Inside each issue is a wealth of information about the comics artists writers and publishers making Tales too terrible to tell a must have for any pre-code horror comics enthusiast. Beside the reprinted comic book stories each issue has a section called Terrorology that dives into the nuts and bolts of pre-code publishers titles and artists. Suarez also published a companion magazine called Terrorology specifically designed to be an informative guide to pre-code comics. You can get many of these on ebay.

Horror Comic Book Covers

Additionally. Tales to terrible to tell features a gallery of classic horror covers in each issue showing the cover and talking about the artist with cool details about the particular issue. There is also a letters to the tombs section in the back of each issue with correspondence from fans which can be very entertaining.

Pre-code Horror Meets SWAMP THING

tales-too-terrible to tell BisetteI have issues one through eight and while most of the issues of Tales too terrible to tell have color reprints of great pre-code covers on their respective covers, issue number one and three have exclusive covers by the great Steve “swamp thing” Bissette. issue number one with the gloriously ghoulish zombie flesh rip-a-rama cover by Bissette was a specially numbered limited edition you can still get on ebay for around 20 bucks or so. Just make sure it’s the limited edition. A few years later they re-released issue number one without the Bissette cover and in its place the Jack Katz shrunken head cover originally published in issue number eight of Out of the Shadows in 1953.

Ben Edlund’s THE TICK

As a kind of strange extra, many of the issues feature early stories from ben edlund’s the Tick. NEC comics carried the Tick for a while so i imagine it was a kind of cross-promotional idea and apparently Mr. Edlund was a fan and supporter of the Tales too terrible to tell project. In summary if you are a true fan of pre-code horror comics you should get your claws on a set of tales too terrible to tell immediately. Highly recommended.
Watch this original video on the Horror Mike Channel.
This concludes part 3 of the series. As always, please like and subscribe. Thank you.

Pre-code HORROR and SCI-FI Comic Book Reprints from Eerie Pubs and Stanley Morse

Most pre-code horror and sci-fi comic books are in the public domain so it is no surprise that there are many reprints starting with Eerie publications in the 1960’s and continuing on today with stellar publishers like Yoe Books and PS Artbooks. There are a few things that constitute a decent pre-code horror comics reprint depending on what you’re looking for.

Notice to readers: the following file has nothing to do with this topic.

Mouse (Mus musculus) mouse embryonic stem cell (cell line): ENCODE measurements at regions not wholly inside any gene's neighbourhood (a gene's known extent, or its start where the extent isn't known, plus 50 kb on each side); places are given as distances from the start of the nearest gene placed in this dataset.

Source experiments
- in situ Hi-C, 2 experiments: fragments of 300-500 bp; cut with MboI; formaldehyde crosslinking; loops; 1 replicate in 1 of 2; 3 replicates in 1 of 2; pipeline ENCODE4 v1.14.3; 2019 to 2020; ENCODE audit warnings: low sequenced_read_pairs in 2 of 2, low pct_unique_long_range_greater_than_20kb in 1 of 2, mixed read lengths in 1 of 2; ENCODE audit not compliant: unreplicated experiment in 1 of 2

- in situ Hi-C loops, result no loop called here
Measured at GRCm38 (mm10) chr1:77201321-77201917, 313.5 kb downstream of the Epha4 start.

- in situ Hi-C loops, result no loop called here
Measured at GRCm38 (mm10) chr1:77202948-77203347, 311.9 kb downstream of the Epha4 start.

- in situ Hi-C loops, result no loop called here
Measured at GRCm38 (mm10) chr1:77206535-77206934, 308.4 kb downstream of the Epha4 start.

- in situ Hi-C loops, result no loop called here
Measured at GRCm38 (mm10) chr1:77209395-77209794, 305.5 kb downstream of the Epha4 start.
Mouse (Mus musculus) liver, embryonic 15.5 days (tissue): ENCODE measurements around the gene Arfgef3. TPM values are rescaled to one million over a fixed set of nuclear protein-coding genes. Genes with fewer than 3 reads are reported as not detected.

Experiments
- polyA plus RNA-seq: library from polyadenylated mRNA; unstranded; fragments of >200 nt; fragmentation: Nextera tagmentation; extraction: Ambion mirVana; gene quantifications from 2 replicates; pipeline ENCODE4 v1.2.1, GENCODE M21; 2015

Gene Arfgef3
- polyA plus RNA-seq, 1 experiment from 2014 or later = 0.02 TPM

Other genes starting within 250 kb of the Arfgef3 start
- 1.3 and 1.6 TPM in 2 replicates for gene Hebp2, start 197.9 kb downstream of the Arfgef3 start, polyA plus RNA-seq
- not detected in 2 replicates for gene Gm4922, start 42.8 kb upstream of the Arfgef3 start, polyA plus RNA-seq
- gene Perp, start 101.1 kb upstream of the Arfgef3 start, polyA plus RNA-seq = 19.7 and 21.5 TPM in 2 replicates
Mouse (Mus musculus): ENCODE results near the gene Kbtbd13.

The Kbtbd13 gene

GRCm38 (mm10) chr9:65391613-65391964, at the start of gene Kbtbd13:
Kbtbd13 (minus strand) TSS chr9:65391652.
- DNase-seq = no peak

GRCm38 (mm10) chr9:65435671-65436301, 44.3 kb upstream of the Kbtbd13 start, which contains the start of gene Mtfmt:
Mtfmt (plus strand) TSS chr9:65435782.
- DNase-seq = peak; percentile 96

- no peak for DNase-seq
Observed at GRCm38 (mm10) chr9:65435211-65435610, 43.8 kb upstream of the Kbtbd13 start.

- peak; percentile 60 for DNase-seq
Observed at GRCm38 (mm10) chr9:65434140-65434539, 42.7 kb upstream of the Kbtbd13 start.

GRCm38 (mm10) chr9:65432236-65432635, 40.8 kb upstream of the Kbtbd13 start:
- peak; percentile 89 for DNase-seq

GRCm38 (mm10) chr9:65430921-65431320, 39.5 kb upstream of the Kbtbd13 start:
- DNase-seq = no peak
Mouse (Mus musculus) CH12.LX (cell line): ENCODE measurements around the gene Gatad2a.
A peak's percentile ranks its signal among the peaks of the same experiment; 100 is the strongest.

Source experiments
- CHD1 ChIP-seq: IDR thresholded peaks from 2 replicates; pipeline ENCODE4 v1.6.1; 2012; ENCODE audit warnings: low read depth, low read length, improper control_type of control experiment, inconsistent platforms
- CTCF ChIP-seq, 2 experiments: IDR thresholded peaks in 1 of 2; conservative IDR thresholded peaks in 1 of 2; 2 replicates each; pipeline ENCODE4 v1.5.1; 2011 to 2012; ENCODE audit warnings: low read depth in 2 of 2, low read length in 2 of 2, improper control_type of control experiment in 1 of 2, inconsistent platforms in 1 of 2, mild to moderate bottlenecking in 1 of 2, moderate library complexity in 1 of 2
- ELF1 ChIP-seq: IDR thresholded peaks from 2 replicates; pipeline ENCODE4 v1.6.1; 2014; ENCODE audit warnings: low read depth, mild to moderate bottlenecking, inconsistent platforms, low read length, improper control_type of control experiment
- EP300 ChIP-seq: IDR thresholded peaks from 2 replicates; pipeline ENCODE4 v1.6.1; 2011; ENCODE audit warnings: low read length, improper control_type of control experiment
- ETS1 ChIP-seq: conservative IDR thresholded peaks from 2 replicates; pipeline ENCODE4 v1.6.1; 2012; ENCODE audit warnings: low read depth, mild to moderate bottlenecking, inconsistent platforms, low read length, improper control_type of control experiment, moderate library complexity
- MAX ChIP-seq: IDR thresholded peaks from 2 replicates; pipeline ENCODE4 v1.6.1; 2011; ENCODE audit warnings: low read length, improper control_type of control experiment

This article is taken from the original Video on Pre-code HORROR and SCI-FI Comic Book Reprints.

eerie pubs pre-code horror comic book reprintsSOURCE MATERIAL

The better the original source material and care taken to reproduce the most accurate image possible. The higher quality reprint you will have. Color reprints are much trickier thus you have fewer publishing in full color with the majority being simple black and white reprints.
I first discovered reprints of pre-code comics when i was a kid and I happened to find some magazines from Eerie publications in a store one day. At the time I didn’t realize magazines like Weird, Horror tales (pictured), and Tales of Voodoo were simply reprints or redos of all of those pre-code comics from the 1950s.

PUBLISHER MYRON FASS

Myron Fass ran eerie publications and he himself drew comics and did covers for 1950s publishing houses like Toby contributing to titles such as Tales of horror and covers of issues like Beware (pictured) drawn by Fass depicting himself being attacked by monsters. So the fact that Myron Fass figured out a way to milk those pre-code tales for many more years is not surprising. It was many years later that i realized that what Eerie publications had done so I ended up collecting more to get those reprints.
The redrawn pre-code stories in Eerie publications were often quite good as foss employed many talented south american artists to churn out the pages. Overall, one might think of Eerie publications as a kind of click bait operation. The incredibly gory covers of vampires attacking a scantily clad woman while being skewed through the heart by a crazy looking werewolf never showed up as stories in the magazines themselves but if you want to up your gore game I highly recommend getting at least a few magazines from Eerie publications for the decent black and white reprints and the insanely over-the-top violent monster covers. Ebay and a few other sellers have them running anywhere from 10 bucks to perhaps a few hundred dollars for the rarest issues in great shape.